Scilla
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SCILLA

Scilla is a centre full of evocative fascination, situated along the Southern Tyrrhenian Coasts of Sicily, a few kilometres north of Reggio Calabria.

History

Mythology narrates that Scilla was a beautiful young girl, daughter of Niso, who was King of Megara. She was loved by the marine god Glauco, and transformed, by a wizard named Circe, into a monster with six heads of ferocious dogs who devoured sailors passing through the Strait of Messina.

The truth states that this sea passage was feared since antiquity by all populations, due to strong marine currents.

The name derives from the Phoenician skoula (rock) or Greek skola (dog) or Skylla, later translated into Latin as Scylla and Scyllaeum.

Some historians, like Strabone and Polibio, say that Scilla was founded at the time of the Trojan War (XII century BC).
History instead, calls into cause the first time Scilla clashed with Tyrrhenian pirates who were settled in this coastal area, and the tyrant of Reggio Calabria, Anassilao (493 BC).

The place therefore became an important fortified post to preside over the Tyrrhenian coasts, noted under the Romans by the name of Oppidum Scyllaeum, being protagonist of some historical events. Slaves, guided by Spartaco, took refuge here during the revolt of 73 BC. Here, ships belonging to Ottaviano, which were engaged in civil clashes with the fleets of the young Pompeo (42 C), arrived in search of mooring.

During the Imperial Era, the centre lost importance and was excluded from Via Popilia, which united Capua to Reggio, but preserved a certain marine importance, as recorded by San Gerolano who stayed here in 385 during his journey towards Jerusalem.

After the end of the Roman Empire, Scilla was firstly integrated into the Odoacre Reign (476), then the Ostrogoth Reign (494), therefore facing a period of continual sieges and plundering by the Vandals, allocated in Africa.
In 535, the Byzantine General Belisario, finally defeated the Vandals, and through the Greek-Gothic War (535-553), cancelled the Ostrogoths from history by annexing the whole of Southern Italy to the Eastern Roman Empire.

Between the VIII and X centuries, Basilian Monks arrived in Calabria, and founded a monastery in Scilla and a church known during ancient times as San Pancrazio. It was destroyed by an earthquake during 1783.

Beginning during the IX century, Scilla and the Calabrian coasts were objects of raids by bands of Saracens, by now owners of Sicily during '827, and who also managed to conquer and dominate the city for a short period of time.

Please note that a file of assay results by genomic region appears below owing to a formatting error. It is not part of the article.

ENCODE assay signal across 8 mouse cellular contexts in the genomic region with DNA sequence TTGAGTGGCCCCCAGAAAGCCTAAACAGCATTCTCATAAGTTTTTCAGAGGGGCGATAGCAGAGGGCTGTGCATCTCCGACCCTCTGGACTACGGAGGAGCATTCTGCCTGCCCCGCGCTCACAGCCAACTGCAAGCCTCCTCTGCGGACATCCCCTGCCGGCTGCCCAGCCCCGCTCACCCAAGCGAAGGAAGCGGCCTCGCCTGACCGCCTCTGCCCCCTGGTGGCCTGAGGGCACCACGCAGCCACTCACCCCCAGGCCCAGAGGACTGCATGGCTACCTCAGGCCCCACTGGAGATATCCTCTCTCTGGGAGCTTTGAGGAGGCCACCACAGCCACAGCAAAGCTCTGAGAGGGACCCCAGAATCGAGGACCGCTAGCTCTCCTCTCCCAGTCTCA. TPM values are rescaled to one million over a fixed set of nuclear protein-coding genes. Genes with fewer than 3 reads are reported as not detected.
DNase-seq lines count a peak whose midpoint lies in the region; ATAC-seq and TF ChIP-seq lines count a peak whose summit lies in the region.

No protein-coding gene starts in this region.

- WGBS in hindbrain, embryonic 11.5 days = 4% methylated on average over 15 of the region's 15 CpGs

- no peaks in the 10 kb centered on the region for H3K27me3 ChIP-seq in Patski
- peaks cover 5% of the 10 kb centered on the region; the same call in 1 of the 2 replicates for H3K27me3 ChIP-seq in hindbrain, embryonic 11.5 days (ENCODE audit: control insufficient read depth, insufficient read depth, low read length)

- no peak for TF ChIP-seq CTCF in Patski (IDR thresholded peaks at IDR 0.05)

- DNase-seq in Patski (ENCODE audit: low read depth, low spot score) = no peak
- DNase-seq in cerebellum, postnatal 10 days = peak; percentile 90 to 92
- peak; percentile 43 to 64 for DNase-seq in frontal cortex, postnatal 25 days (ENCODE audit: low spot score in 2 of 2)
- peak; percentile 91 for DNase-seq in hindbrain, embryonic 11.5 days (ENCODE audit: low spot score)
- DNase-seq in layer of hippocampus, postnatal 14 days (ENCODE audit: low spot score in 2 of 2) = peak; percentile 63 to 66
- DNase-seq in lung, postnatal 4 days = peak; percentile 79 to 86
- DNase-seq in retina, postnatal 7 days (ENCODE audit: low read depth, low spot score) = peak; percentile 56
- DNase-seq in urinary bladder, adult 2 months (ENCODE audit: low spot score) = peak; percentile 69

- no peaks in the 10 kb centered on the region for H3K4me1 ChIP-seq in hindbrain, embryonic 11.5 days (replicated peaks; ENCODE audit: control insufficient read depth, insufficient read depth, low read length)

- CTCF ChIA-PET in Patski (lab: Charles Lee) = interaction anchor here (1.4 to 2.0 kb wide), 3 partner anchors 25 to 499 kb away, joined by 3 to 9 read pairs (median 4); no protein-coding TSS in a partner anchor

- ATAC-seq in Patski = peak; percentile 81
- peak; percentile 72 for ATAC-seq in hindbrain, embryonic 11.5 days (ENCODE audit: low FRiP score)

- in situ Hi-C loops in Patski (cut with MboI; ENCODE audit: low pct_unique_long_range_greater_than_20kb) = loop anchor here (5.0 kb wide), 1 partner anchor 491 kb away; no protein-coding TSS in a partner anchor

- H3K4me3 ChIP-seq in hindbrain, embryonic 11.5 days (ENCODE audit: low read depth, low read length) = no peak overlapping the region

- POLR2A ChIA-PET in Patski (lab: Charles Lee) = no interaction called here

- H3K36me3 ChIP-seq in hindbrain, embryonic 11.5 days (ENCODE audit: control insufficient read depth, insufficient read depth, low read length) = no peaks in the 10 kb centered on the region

When the Normans (1062), conquered the City, they were however opposed by the population who locked themselves in the Castle. Scilla obtained commercial privileges under their successors, the Swabians, who fortified (1255) on the wishes of Ruffo, who was by now in open conflict with Manfredi, son of the deceased Emperor Frederick II of Swabia.

The Angioinians conquered Calabria and Sicily (1269), but the breakout of the Vespri Siciliani (Sicilian Vespers – Palermo 30th March 1282) rapidly reached the Calabrian coasts, and therefore also seeing the attack of Scilla.

In 1421, the Castle was assigned to Guterra De Nava.

The 1783 earthquake devastated Scilla and a large part of Calabria, changing the face of the millenarian suburb. Whatever was left standing was then damaged and cancelled by the 1908 earthquake.

A visit to the City

Scilla is a place of great fascination that reminds its visitor of ancient mysteries and a millenarian history, which never ceases to astonish. The visit is accompanied by continual panoramic views over the Tyrrhenian Sea, a founding element of the village's spirit. Up until a few years ago, fishing was in fact the base for the main economy of the suburb. Sword Fish was the traditional catch and was fished since Magna Greek times.
The Ruffo Castle stands on the top of the famous cape which is wedged over the sea, leaving the beautiful beaches of Scilla, an annual tourist spot, on either side.
The presence of a fortification on the rocks is drowned in the distant past and is not definable in certain terms. Near here, in the Marina Grande district, is where one will come across the Spirito Santo Church (1752).

The Maria SS Immaculate Church, founded during the Paleochristian era, was rebuilt after being brought to the ground by an earthquake in 1908.

To complete the panorama of cult buildings of Scilla, we would like to point out: the San Giuseppe Church (1641), with its beautiful portal, the Carmine Church, the San Rocco Church, constructed to celebrate the end of the Plague and finally the 18th century Porto Salvo Church.

The Chianalea fishing suburb is interesting and characteristic.

The centre, a yearly seaside tourist spot, is very active during the summer season when shows and concerts are programmed: and the Scillese Summer.

The Trémusa Grottoes are interesting from a naturalistic point of view.

Place of interest

- Castello
- Chiesa Maria SS. Immacolata
- Chiesa dello Spirito Santo (1752)
- Chiesa di San Giuseppe (1641)
- Chiesa di Porto Salvo (1730)
- Chiesa del Carmine
- Chiesa di San Rocco
- Grotte di Trémusa
- Fonte di Paolo Re

Museums

- In costruzione...

Events

- Estate Scillese da maggio ad ottobre
- Premio Internazionale Scilla in ottobre
- Festa di San Rocco il 16 agosto

SCILLA
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Calabria region of Italy

 

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